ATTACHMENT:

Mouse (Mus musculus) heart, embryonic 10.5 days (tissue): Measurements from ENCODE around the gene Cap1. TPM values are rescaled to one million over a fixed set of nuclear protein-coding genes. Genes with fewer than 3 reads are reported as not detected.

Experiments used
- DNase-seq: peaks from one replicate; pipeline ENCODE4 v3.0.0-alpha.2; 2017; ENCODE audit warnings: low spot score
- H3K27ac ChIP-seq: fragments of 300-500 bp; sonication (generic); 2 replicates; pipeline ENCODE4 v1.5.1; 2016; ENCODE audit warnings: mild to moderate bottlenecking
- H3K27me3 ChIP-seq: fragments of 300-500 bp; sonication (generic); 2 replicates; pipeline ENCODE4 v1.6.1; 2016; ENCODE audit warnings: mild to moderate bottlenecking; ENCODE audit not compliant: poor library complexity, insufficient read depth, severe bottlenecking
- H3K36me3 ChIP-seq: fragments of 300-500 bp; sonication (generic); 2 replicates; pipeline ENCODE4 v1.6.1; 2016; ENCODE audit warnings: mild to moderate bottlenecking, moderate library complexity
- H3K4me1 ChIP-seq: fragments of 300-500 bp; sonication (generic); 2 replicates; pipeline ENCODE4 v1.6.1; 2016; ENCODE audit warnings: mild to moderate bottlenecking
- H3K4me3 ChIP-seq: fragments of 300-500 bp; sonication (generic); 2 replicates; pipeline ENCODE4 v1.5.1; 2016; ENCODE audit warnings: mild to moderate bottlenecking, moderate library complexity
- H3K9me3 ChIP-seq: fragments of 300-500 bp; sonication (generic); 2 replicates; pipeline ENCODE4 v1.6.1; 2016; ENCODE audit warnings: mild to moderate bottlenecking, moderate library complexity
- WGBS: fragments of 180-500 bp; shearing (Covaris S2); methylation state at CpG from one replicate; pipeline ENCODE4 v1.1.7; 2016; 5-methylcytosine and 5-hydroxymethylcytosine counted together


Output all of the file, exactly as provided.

Mouse (Mus musculus) heart, embryonic 10.5 days (tissue): Measurements from ENCODE around the gene Cap1. TPM values are rescaled to one million over a fixed set of nuclear protein-coding genes. Genes with fewer than 3 reads are reported as not detected.

Experiments used
- DNase-seq: peaks from one replicate; pipeline ENCODE4 v3.0.0-alpha.2; 2017; ENCODE audit warnings: low spot score
- H3K27ac ChIP-seq: fragments of 300-500 bp; sonication (generic); 2 replicates; pipeline ENCODE4 v1.5.1; 2016; ENCODE audit warnings: mild to moderate bottlenecking
- H3K27me3 ChIP-seq: fragments of 300-500 bp; sonication (generic); 2 replicates; pipeline ENCODE4 v1.6.1; 2016; ENCODE audit warnings: mild to moderate bottlenecking; ENCODE audit not compliant: poor library complexity, insufficient read depth, severe bottlenecking
- H3K36me3 ChIP-seq: fragments of 300-500 bp; sonication (generic); 2 replicates; pipeline ENCODE4 v1.6.1; 2016; ENCODE audit warnings: mild to moderate bottlenecking, moderate library complexity
- H3K4me1 ChIP-seq: fragments of 300-500 bp; sonication (generic); 2 replicates; pipeline ENCODE4 v1.6.1; 2016; ENCODE audit warnings: mild to moderate bottlenecking
- H3K4me3 ChIP-seq: fragments of 300-500 bp; sonication (generic); 2 replicates; pipeline ENCODE4 v1.5.1; 2016; ENCODE audit warnings: mild to moderate bottlenecking, moderate library complexity
- H3K9me3 ChIP-seq: fragments of 300-500 bp; sonication (generic); 2 replicates; pipeline ENCODE4 v1.6.1; 2016; ENCODE audit warnings: mild to moderate bottlenecking, moderate library complexity
- WGBS: fragments of 180-500 bp; shearing (Covaris S2); methylation state at CpG from one replicate; pipeline ENCODE4 v1.1.7; 2016; 5-methylcytosine and 5-hydroxymethylcytosine counted together